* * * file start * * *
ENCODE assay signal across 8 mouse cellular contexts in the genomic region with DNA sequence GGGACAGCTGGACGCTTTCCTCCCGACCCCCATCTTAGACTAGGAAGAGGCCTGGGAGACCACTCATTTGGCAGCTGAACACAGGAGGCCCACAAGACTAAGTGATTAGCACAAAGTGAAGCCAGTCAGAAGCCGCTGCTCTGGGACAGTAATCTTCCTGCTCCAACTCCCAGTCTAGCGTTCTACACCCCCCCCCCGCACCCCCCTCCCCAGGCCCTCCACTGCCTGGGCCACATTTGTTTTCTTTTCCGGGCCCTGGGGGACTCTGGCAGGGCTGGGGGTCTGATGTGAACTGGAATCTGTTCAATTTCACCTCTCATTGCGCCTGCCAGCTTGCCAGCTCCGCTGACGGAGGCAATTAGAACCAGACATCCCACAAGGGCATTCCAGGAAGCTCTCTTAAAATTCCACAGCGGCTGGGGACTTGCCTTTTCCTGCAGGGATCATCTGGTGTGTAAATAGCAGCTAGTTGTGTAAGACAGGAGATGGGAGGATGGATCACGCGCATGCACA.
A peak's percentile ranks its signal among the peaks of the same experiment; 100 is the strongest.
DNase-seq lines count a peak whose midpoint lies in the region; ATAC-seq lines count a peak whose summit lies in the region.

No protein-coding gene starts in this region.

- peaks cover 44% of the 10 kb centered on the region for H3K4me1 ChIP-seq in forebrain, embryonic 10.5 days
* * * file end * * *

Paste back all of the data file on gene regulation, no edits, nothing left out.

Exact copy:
ENCODE assay signal across 8 mouse cellular contexts in the genomic region with DNA sequence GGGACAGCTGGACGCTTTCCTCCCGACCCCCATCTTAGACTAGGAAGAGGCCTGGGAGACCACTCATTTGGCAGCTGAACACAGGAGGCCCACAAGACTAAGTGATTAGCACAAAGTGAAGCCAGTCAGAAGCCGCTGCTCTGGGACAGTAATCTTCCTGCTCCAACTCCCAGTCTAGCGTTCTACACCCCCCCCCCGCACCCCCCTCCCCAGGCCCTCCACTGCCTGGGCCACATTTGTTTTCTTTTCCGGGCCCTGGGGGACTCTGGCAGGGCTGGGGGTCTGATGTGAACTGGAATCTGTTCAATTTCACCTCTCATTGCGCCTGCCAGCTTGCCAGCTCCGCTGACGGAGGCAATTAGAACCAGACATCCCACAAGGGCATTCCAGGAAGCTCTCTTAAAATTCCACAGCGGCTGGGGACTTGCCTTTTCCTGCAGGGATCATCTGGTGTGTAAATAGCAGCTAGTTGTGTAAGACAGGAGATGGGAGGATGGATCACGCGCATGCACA.
A peak's percentile ranks its signal among the peaks of the same experiment; 100 is the strongest.
DNase-seq lines count a peak whose midpoint lies in the region; ATAC-seq lines count a peak whose summit lies in the region.

No protein-coding gene starts in this region.

- peaks cover 44% of the 10 kb centered on the region for H3K4me1 ChIP-seq in forebrain, embryonic 10.5 days